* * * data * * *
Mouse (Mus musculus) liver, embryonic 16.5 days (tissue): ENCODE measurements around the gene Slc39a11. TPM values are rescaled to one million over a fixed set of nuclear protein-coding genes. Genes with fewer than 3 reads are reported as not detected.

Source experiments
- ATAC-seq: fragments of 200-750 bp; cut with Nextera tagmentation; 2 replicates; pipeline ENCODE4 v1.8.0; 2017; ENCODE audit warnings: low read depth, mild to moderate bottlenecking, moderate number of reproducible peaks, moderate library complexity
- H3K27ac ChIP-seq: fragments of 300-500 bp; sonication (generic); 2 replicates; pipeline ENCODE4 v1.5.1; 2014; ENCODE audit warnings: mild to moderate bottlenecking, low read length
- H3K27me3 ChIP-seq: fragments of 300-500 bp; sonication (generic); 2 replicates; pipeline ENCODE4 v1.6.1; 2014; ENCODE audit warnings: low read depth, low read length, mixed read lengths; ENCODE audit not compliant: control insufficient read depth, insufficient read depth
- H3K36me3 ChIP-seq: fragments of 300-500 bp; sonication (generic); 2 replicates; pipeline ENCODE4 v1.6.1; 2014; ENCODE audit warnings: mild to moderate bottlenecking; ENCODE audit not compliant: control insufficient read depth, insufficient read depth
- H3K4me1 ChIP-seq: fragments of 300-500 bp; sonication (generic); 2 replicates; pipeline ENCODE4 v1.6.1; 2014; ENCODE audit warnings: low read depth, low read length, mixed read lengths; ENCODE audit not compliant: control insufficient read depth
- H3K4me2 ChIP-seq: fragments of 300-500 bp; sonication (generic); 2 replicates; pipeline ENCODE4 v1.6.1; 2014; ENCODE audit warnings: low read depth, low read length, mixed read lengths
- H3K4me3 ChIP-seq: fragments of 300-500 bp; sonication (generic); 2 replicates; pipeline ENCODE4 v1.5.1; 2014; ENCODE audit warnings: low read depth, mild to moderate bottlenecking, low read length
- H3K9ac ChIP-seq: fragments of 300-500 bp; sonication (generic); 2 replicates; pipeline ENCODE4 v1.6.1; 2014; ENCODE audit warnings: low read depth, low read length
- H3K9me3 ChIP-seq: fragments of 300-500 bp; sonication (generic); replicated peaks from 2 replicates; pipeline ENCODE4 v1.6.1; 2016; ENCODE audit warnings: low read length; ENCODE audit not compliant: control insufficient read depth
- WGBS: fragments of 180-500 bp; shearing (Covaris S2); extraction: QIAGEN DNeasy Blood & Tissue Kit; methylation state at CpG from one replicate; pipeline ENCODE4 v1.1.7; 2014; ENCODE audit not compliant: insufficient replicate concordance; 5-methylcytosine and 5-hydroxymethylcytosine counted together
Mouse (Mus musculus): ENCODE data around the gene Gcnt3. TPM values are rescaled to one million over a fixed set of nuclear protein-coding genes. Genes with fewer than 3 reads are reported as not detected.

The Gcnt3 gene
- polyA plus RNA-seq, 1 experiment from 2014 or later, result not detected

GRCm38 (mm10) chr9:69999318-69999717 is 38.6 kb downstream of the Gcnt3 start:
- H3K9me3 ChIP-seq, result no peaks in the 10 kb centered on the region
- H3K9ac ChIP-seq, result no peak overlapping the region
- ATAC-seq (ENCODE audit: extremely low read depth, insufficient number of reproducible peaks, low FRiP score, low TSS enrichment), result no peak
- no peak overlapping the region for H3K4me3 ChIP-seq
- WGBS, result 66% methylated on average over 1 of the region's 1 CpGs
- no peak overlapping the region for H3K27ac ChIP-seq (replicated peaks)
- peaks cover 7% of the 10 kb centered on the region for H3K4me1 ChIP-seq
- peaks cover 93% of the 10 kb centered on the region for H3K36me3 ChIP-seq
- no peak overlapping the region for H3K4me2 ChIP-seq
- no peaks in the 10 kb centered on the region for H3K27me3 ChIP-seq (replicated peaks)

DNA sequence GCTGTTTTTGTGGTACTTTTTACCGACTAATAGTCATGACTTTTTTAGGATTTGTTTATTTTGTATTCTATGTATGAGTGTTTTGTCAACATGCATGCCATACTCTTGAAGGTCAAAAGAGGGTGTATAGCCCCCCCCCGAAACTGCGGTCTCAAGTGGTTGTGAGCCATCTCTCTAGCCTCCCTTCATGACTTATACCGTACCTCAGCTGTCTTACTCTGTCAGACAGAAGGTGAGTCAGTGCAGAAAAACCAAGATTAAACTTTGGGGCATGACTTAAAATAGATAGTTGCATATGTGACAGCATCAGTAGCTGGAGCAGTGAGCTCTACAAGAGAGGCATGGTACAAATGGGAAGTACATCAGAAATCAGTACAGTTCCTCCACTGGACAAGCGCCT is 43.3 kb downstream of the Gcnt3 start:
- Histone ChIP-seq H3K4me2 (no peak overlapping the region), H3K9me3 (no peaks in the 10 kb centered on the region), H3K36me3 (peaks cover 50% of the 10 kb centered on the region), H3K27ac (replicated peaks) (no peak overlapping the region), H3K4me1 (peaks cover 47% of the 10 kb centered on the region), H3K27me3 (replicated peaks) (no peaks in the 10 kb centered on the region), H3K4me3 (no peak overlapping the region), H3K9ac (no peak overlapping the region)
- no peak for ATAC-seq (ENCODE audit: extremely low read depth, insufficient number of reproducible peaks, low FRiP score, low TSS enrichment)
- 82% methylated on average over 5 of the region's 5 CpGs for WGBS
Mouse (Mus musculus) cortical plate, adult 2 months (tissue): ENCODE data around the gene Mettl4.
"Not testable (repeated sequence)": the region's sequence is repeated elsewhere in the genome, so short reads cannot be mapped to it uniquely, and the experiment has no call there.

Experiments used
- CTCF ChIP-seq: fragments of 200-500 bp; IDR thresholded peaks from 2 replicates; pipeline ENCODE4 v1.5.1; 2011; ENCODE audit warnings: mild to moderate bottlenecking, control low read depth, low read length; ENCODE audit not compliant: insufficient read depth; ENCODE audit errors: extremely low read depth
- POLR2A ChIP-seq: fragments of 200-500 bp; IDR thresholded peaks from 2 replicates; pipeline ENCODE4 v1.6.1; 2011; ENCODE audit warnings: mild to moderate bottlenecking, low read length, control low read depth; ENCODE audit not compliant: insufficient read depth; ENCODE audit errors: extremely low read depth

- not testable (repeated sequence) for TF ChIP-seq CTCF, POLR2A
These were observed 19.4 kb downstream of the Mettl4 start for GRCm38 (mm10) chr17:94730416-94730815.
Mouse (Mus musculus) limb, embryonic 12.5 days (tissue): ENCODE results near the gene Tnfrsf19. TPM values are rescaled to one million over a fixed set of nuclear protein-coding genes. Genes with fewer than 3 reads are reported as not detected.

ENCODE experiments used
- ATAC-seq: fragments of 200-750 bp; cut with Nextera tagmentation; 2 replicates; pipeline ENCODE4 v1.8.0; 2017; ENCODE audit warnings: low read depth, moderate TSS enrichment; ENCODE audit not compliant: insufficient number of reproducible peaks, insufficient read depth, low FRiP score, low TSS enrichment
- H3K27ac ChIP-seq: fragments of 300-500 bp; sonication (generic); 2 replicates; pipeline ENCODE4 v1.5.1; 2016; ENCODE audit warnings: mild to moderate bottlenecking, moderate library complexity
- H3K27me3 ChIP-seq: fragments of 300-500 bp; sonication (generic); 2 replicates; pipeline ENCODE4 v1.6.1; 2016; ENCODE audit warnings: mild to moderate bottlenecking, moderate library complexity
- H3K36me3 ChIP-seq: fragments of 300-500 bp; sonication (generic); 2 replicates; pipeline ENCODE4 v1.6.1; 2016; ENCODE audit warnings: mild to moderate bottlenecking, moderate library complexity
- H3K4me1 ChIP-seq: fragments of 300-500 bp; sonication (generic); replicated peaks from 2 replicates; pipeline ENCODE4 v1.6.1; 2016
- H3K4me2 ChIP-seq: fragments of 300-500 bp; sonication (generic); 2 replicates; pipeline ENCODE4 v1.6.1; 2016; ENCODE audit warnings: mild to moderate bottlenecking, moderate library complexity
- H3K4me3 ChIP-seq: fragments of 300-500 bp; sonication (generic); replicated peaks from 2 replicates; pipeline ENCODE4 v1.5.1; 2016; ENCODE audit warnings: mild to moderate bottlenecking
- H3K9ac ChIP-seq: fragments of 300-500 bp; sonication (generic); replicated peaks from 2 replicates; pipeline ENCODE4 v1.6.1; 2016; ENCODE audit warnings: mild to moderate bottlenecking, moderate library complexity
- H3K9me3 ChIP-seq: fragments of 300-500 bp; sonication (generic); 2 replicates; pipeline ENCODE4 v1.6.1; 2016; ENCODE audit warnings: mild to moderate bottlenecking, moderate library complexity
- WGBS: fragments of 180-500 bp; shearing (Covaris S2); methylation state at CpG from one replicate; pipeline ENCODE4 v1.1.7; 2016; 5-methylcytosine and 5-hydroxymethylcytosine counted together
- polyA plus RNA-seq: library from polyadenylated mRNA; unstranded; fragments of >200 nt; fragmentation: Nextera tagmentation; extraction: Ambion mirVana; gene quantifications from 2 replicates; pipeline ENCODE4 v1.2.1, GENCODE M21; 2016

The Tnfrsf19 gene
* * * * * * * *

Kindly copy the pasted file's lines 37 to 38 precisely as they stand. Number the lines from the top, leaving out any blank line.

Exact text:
These were observed 19.4 kb downstream of the Mettl4 start for GRCm38 (mm10) chr17:94730416-94730815.
Mouse (Mus musculus) limb, embryonic 12.5 days (tissue): ENCODE results near the gene Tnfrsf19. TPM values are rescaled to one million over a fixed set of nuclear protein-coding genes. Genes with fewer than 3 reads are reported as not detected.